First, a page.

In February 1959, a group of nine experienced hikers in the Russian Ural Mountains died mysteriously on an elevation known as Dead Mountain. Eerie aspects of the incident—unexplained violent injuries, signs that they cut open and fled the tent without proper clothing or shoes, a strange final photograph taken by one of the hikers, and elevated levels of radiation found on some of their clothes—have led to decades of speculation over what really happened. This gripping work of literary nonfiction delves into the mystery through unprecedented access to the hikers' own journals and photographs, rarely seen government records, dozens of interviews, and the author's retracing of the hikers' fateful journey in the Russian winter. A fascinating portrait of the young hikers in the Soviet era, and a skillful interweaving of the hikers narrative, the investigators' efforts, and the author's investigations, here for the first time is the real story of what happened that night on Dead Mountain.
©2013 Donnie Eichar (P)2014 Audible, Inc.
Addicted to Audible - I listen to at least three books a month while I'm out walking. I'm a motivational speaker based in North Carolina.
Whoa. You will never in a million years see this coming. Fascinating true mystery - if you like those things (I do!), you'll love this. Only downside is the author's rotten narration - almost made me give up, he's so monotone. But the story is worth it - hang in there. I still see the hikers in my mind and can't imagine how terrifying their last night must have been.
I chose this book because I wanted to find out what happened to this group of hikers. The incident is a well-known and controversial story in Russia, and how the hikers died has never been satisfactorily, or conclusively, explained. I found this intriguing.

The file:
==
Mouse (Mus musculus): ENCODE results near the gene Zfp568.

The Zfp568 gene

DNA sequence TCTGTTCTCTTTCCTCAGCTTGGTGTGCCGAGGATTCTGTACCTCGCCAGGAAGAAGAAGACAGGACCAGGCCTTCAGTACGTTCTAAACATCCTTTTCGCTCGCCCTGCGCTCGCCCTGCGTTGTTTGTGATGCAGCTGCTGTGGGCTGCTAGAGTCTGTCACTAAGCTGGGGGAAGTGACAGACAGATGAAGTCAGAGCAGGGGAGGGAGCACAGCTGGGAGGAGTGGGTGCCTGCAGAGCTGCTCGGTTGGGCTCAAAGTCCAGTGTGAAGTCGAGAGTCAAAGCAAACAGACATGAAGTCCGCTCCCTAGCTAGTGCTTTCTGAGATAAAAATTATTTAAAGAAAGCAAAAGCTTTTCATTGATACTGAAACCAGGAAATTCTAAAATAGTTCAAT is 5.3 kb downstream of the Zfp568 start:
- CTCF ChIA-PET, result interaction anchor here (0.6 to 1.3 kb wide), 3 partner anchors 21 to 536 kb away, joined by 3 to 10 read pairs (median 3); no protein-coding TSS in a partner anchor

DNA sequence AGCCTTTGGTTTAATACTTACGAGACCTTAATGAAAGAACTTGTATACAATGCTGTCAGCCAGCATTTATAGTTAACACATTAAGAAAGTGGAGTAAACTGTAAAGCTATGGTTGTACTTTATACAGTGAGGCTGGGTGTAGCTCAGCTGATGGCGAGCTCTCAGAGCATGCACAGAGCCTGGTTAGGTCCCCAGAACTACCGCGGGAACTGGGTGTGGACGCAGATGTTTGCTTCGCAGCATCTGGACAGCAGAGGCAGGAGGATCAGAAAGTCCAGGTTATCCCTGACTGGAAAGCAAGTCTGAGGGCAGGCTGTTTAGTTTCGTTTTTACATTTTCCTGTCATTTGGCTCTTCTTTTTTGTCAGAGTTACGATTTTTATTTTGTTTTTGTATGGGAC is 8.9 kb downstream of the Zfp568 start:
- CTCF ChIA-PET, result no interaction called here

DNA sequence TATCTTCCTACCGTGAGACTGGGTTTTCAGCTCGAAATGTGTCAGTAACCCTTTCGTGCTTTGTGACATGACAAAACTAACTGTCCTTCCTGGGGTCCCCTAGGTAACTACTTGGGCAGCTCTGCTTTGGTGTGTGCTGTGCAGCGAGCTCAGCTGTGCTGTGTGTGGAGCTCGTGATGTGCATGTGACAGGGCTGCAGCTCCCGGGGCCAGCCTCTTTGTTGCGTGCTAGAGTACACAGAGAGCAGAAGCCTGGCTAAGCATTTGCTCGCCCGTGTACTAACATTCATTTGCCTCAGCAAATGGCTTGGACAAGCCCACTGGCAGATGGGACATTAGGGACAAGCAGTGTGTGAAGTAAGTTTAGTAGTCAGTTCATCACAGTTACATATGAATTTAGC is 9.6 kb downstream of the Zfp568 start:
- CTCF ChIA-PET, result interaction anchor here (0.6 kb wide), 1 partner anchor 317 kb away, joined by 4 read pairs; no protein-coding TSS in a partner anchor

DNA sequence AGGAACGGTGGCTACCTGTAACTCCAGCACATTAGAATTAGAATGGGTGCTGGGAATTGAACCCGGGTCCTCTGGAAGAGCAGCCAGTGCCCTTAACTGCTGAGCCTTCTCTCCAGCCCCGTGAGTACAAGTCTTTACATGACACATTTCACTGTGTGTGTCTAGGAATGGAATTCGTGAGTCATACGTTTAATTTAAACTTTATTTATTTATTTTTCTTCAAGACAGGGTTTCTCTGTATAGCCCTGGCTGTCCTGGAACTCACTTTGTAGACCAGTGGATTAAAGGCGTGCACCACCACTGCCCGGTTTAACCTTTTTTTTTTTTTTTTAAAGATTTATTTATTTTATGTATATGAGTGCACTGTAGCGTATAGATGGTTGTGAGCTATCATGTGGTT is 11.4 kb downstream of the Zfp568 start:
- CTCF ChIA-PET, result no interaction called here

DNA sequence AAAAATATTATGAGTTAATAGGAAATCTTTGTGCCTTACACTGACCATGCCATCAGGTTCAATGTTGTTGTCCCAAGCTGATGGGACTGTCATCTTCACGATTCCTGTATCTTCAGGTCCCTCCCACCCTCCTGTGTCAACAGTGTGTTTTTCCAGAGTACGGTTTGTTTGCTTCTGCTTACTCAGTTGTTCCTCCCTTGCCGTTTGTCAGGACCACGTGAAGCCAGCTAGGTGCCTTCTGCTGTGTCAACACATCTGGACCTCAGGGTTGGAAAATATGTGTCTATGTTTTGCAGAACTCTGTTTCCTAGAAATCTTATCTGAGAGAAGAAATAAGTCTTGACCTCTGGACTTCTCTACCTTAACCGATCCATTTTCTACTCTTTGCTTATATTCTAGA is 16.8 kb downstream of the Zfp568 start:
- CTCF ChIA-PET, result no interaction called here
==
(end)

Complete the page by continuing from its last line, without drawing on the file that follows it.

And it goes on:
At first, the narrator's amateurish non-performance bothered me. As the story gathered momentum, I decided his "just the facts" reading highlighted the weirdness of the hikers death in a way a hyped up "performance" by a narrator could not. In addition, I liked the way the author approached the mystery of the hikers death as Sherlock Holmes did-by eliminating all possible scenarios until only one is left. Although the final scenario is not conclusive, I agree with the author it is both plausible (although highly unusual), and the only scenario that fits all of the available evidence.
I recommend this book to those who like an offbeat and unusual mystery that remains unsolved to this day.
The genre is real, unsolved, events. Highly unusual deaths. Mysteries that have remained unsolved for many years.
I found it a compelling read. I wanted to know what happened to the hikers and why.
I recommend pushing through the first few chapters to get used to the narrator. I've been spoiled by the highly professional performances now available in audio books. In the end, I felt the book was worth the listen.